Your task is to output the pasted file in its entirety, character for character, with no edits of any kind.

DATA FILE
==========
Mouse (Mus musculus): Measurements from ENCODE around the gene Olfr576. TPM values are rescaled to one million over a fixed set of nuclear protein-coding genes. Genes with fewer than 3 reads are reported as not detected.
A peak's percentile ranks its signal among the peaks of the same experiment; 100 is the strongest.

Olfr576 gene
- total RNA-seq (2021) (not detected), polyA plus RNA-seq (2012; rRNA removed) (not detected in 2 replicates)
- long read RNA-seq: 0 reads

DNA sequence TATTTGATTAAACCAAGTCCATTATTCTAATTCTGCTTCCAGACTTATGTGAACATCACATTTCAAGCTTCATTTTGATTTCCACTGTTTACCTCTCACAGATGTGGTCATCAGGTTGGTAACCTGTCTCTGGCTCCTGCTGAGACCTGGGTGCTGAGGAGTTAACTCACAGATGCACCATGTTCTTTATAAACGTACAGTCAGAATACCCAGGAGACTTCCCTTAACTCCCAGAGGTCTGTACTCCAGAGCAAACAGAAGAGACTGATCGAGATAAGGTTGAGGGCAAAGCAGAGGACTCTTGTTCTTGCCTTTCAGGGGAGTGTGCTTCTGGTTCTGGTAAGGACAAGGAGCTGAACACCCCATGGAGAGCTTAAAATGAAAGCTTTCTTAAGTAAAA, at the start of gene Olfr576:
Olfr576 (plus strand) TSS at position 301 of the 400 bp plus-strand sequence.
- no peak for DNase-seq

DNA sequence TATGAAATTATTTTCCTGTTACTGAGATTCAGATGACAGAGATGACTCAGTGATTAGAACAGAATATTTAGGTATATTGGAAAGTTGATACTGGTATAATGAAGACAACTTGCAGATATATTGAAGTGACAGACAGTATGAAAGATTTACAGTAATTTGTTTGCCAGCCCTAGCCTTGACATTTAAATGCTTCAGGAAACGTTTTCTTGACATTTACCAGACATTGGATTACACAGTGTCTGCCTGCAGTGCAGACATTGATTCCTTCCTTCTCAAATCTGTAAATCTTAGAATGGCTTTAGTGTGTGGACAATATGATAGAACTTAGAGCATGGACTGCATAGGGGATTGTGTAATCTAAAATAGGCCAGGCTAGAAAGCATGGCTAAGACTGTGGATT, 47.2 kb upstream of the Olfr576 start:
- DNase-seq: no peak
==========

Mouse (Mus musculus): Measurements from ENCODE around the gene Olfr576. TPM values are rescaled to one million over a fixed set of nuclear protein-coding genes. Genes with fewer than 3 reads are reported as not detected.
A peak's percentile ranks its signal among the peaks of the same experiment; 100 is the strongest.

Olfr576 gene
- total RNA-seq (2021) (not detected), polyA plus RNA-seq (2012; rRNA removed) (not detected in 2 replicates)
- long read RNA-seq: 0 reads

DNA sequence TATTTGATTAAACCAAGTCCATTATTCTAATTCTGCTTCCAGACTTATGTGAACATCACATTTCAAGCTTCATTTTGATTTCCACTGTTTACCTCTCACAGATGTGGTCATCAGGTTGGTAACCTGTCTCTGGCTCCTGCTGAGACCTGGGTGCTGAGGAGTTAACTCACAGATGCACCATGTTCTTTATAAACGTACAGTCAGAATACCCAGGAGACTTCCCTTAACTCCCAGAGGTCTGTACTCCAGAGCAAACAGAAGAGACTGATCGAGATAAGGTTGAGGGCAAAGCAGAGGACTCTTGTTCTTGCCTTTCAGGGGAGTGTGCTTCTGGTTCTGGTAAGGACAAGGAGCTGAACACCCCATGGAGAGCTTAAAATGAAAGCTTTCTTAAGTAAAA, at the start of gene Olfr576:
Olfr576 (plus strand) TSS at position 301 of the 400 bp plus-strand sequence.
- no peak for DNase-seq

DNA sequence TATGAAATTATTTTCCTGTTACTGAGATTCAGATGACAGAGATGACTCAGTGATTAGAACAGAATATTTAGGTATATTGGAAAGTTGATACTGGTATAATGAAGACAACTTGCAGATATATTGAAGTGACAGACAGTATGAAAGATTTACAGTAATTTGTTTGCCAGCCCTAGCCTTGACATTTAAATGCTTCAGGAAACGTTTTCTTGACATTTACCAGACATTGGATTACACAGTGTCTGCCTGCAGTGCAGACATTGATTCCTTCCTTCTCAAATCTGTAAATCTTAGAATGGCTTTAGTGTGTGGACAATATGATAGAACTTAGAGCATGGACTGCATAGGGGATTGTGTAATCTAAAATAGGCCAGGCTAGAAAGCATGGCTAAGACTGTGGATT, 47.2 kb upstream of the Olfr576 start:
- DNase-seq: no peak